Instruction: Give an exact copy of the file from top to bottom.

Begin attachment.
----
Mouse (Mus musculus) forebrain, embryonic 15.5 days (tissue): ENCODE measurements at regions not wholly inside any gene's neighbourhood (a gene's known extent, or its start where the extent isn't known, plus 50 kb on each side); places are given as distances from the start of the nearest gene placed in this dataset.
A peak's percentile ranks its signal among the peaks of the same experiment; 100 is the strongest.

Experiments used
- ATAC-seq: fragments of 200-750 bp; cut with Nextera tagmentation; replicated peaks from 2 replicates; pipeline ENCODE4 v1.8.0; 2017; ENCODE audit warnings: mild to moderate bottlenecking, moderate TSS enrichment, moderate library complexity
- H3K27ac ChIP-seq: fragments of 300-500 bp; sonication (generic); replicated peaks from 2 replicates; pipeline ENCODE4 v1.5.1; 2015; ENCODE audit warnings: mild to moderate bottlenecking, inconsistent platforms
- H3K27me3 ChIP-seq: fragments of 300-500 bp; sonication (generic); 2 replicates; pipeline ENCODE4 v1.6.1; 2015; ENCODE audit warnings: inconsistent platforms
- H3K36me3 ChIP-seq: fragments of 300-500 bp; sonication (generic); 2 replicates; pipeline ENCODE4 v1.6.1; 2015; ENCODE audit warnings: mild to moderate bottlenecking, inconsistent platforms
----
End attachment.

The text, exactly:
Mouse (Mus musculus) forebrain, embryonic 15.5 days (tissue): ENCODE measurements at regions not wholly inside any gene's neighbourhood (a gene's known extent, or its start where the extent isn't known, plus 50 kb on each side); places are given as distances from the start of the nearest gene placed in this dataset.
A peak's percentile ranks its signal among the peaks of the same experiment; 100 is the strongest.

Experiments used
- ATAC-seq: fragments of 200-750 bp; cut with Nextera tagmentation; replicated peaks from 2 replicates; pipeline ENCODE4 v1.8.0; 2017; ENCODE audit warnings: mild to moderate bottlenecking, moderate TSS enrichment, moderate library complexity
- H3K27ac ChIP-seq: fragments of 300-500 bp; sonication (generic); replicated peaks from 2 replicates; pipeline ENCODE4 v1.5.1; 2015; ENCODE audit warnings: mild to moderate bottlenecking, inconsistent platforms
- H3K27me3 ChIP-seq: fragments of 300-500 bp; sonication (generic); 2 replicates; pipeline ENCODE4 v1.6.1; 2015; ENCODE audit warnings: inconsistent platforms
- H3K36me3 ChIP-seq: fragments of 300-500 bp; sonication (generic); 2 replicates; pipeline ENCODE4 v1.6.1; 2015; ENCODE audit warnings: mild to moderate bottlenecking, inconsistent platforms